In a selfless relationship where a manager pours into and cares for other people, compassion shows up the moment suffering and hardship occurs on the part of an employee. While we are more familiar with empathy, compassion is more objectively defined as “walking a mile in another person’s shoes.” It’s the capacity in ethical leaders to respond in a time of need by doing everything in their power to remove the pain and alleviate the suffering of their employees. Research has shown that in organizations characterized by higher levels of compassion and forgiveness, performance, innovation, customer retention, profitability, and quality all increase dramatically, while employee turnover decreases as a result.

6. Responsibility

A good manager must always take responsibility for his or her action and live up to their responsibilities completely. They stand firmly behind the commitments they make and do not let their teams down; and they never throw someone else under the bus for their own mistakes. They do not have a victim mentality that holds others responsible for their poor choices and deficiencies but stare challenges in the face and confront them head-on.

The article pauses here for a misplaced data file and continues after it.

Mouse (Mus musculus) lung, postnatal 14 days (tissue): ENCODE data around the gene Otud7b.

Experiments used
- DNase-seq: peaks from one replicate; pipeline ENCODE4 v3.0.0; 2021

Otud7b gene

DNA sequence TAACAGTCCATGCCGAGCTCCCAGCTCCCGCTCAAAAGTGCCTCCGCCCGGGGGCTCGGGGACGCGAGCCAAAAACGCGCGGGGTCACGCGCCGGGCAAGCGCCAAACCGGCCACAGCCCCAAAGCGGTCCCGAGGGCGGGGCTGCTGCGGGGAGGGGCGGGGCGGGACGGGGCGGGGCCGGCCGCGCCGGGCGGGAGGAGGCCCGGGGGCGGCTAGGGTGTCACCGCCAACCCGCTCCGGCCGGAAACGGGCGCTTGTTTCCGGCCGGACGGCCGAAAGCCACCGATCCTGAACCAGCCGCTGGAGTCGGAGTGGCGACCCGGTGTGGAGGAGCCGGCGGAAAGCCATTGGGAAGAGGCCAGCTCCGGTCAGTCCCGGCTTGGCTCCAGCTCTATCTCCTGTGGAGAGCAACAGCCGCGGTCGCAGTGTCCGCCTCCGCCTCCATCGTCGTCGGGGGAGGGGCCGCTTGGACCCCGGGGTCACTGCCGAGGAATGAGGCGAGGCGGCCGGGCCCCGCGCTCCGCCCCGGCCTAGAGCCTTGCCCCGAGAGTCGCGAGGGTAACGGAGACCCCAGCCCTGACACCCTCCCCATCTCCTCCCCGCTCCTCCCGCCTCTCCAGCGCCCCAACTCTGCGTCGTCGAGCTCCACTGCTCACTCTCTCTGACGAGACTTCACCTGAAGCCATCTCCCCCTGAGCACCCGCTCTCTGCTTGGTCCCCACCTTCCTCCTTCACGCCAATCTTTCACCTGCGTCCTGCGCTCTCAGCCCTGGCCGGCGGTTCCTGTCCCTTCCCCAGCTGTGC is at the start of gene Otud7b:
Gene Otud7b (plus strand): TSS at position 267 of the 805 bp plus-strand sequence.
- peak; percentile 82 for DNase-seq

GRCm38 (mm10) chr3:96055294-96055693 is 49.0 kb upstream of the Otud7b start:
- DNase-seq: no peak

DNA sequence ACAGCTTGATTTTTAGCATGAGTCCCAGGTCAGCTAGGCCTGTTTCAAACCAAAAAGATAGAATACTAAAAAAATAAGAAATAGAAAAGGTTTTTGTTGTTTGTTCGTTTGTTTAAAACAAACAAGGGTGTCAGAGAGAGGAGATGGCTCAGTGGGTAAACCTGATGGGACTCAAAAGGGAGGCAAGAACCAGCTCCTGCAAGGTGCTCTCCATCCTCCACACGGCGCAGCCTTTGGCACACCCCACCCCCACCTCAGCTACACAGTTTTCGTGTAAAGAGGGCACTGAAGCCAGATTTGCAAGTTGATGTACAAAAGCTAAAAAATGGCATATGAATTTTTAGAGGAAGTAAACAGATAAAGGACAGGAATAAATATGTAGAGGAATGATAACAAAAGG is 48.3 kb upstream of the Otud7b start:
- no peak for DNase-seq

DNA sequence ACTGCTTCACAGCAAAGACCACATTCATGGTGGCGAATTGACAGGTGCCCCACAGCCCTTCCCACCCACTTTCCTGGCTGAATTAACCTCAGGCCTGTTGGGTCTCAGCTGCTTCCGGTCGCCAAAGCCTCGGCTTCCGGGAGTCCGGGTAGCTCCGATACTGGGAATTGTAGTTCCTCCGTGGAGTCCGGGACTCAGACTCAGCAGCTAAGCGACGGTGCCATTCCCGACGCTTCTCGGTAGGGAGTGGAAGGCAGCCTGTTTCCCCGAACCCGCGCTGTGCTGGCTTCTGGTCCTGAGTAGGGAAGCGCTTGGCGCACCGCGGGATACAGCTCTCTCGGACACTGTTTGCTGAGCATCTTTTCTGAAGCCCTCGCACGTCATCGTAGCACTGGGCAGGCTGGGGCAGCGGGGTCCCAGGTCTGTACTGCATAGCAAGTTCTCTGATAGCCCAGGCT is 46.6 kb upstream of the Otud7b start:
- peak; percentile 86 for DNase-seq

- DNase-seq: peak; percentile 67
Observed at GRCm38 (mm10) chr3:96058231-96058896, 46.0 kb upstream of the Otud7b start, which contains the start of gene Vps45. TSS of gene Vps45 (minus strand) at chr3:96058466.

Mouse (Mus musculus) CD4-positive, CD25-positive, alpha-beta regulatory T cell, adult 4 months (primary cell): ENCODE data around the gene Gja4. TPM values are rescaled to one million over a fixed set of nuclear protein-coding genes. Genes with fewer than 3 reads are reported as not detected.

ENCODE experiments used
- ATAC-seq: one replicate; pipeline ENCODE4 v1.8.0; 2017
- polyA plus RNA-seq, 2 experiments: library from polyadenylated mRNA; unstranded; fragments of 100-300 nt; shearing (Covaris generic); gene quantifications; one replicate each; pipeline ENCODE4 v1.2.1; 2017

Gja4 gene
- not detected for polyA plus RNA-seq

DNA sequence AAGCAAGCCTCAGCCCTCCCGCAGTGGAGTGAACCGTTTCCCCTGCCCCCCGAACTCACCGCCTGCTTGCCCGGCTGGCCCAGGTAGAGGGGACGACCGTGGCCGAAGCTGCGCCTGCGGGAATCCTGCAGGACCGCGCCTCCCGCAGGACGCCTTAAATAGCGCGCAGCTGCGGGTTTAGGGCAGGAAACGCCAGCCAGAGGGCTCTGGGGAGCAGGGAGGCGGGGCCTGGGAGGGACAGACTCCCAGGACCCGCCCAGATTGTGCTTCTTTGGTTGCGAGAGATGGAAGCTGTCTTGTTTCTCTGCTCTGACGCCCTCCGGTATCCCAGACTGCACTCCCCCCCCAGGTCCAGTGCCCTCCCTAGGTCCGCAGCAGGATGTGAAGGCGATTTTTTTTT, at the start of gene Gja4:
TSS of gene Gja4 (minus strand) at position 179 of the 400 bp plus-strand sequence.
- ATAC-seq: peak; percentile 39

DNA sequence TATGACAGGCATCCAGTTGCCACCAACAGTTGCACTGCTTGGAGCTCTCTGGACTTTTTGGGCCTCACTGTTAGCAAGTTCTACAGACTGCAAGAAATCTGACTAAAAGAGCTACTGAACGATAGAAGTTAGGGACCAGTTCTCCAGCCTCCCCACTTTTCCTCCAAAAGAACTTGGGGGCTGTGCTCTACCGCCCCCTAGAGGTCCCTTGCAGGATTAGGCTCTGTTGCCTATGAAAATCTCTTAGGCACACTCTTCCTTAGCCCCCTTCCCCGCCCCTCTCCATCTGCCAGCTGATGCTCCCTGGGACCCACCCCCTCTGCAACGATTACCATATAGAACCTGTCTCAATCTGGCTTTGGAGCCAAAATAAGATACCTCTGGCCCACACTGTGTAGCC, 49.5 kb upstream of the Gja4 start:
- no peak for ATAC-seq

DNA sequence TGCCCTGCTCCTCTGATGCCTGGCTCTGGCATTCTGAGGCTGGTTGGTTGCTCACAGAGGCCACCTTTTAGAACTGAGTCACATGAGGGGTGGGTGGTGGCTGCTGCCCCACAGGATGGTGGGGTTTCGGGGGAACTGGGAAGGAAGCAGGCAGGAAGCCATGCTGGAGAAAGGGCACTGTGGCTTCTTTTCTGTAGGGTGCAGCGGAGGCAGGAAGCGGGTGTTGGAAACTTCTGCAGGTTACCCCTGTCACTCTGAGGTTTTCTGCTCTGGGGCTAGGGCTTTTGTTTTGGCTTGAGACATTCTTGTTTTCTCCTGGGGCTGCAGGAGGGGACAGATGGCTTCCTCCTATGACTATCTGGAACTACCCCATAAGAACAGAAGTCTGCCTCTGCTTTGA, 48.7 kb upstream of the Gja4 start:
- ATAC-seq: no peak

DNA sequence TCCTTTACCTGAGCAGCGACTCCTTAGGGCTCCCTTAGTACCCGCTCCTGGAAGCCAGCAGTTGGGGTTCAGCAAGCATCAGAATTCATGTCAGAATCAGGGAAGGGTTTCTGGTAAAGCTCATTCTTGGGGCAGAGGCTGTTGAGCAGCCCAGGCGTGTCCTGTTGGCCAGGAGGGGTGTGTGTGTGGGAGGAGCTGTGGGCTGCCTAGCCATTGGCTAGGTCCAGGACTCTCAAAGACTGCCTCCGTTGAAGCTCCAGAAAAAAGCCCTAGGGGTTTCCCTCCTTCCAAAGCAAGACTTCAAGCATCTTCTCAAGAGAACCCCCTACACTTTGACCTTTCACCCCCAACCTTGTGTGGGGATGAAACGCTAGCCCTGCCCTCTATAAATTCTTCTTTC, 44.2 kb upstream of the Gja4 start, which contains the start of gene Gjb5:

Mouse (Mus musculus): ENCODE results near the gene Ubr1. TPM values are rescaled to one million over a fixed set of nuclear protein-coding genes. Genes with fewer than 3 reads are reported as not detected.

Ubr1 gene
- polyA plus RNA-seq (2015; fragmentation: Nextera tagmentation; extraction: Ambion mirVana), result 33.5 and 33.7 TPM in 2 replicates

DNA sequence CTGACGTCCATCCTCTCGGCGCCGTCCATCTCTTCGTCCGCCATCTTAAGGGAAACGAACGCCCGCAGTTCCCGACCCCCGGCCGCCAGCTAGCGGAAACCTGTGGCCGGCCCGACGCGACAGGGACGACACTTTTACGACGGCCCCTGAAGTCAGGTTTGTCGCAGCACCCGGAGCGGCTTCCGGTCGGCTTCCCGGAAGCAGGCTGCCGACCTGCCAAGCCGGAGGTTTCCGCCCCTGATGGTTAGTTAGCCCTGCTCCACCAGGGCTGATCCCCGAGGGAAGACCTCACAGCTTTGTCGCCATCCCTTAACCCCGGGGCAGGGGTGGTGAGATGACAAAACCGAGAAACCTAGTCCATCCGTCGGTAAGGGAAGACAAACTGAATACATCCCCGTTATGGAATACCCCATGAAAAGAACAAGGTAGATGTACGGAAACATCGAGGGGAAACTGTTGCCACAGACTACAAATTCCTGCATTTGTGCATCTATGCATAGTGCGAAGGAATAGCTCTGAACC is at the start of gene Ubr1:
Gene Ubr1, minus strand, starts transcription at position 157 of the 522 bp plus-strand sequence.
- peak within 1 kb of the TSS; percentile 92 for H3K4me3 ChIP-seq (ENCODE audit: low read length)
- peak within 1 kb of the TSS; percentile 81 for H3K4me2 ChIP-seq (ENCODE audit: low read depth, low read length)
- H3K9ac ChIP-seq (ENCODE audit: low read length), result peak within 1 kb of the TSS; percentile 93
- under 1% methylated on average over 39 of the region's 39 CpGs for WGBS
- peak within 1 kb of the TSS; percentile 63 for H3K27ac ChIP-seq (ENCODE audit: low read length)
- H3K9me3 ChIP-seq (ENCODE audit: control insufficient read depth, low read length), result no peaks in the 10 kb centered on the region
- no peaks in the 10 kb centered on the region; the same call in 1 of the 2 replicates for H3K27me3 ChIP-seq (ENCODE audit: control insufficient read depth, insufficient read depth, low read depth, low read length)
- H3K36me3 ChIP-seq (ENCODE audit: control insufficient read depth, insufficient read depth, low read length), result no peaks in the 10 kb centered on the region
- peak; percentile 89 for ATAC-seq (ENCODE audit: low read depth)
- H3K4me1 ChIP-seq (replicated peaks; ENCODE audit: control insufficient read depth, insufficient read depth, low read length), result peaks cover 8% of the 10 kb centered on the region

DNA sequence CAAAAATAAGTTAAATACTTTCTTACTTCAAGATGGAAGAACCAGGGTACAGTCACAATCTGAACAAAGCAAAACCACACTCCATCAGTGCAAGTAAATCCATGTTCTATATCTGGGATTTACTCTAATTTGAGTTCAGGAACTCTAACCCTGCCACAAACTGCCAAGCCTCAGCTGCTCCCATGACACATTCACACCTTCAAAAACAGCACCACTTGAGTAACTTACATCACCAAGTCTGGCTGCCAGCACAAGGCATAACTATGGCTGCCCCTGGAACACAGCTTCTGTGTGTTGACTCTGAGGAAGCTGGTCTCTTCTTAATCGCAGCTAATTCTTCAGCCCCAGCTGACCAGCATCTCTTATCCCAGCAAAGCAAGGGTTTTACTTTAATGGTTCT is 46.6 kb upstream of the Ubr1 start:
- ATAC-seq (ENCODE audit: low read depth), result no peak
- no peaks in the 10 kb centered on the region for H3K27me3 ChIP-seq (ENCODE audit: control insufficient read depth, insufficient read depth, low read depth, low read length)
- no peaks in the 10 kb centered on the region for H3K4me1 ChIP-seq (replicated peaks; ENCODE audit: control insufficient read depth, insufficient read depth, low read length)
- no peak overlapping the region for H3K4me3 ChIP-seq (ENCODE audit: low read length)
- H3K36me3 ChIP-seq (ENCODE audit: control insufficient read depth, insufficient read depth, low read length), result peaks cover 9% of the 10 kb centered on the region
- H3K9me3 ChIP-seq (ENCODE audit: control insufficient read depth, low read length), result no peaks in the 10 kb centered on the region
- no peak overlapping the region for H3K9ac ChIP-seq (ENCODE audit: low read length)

7. Hard Work and Conscientiousness

Every good manager appreciates the value of hard work and they accept that there are no short cuts. They lead by example demonstrating a stellar work ethic by being the first in the office, the last out and the most productive, persistent and dedicated while at work. The high standards for hard work they have don’t just apply to other people but to themselves as well.

8. Self-confidence